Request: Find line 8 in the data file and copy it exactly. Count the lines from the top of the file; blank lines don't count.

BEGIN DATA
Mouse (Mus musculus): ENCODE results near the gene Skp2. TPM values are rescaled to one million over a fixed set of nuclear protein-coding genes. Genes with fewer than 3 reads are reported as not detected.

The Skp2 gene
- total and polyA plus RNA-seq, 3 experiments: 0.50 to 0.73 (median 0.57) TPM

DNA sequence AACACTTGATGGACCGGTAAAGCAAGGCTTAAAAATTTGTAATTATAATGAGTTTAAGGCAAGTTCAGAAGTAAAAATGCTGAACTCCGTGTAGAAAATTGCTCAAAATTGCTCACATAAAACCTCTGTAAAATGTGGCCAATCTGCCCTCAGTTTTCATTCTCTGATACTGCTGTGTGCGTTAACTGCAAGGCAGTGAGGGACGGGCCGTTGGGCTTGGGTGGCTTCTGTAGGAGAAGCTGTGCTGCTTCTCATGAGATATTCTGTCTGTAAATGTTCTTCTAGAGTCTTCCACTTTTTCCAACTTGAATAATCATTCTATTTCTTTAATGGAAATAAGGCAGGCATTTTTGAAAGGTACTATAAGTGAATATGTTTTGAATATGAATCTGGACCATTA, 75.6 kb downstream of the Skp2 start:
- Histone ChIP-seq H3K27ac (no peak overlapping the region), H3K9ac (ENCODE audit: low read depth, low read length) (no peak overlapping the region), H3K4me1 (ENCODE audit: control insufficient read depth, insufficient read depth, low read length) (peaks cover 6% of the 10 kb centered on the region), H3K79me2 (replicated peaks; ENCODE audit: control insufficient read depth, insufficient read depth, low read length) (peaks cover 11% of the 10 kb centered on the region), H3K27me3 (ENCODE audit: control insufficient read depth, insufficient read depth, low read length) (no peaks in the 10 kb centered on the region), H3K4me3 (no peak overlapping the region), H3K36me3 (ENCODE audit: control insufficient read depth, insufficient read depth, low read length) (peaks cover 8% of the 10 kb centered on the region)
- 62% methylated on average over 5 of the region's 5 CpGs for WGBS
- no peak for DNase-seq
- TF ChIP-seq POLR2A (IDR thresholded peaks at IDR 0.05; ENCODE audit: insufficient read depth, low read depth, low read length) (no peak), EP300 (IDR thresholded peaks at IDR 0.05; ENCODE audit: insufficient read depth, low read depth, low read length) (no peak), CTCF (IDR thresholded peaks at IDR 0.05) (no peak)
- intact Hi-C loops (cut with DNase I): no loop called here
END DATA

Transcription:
- TF ChIP-seq POLR2A (IDR thresholded peaks at IDR 0.05; ENCODE audit: insufficient read depth, low read depth, low read length) (no peak), EP300 (IDR thresholded peaks at IDR 0.05; ENCODE audit: insufficient read depth, low read depth, low read length) (no peak), CTCF (IDR thresholded peaks at IDR 0.05) (no peak)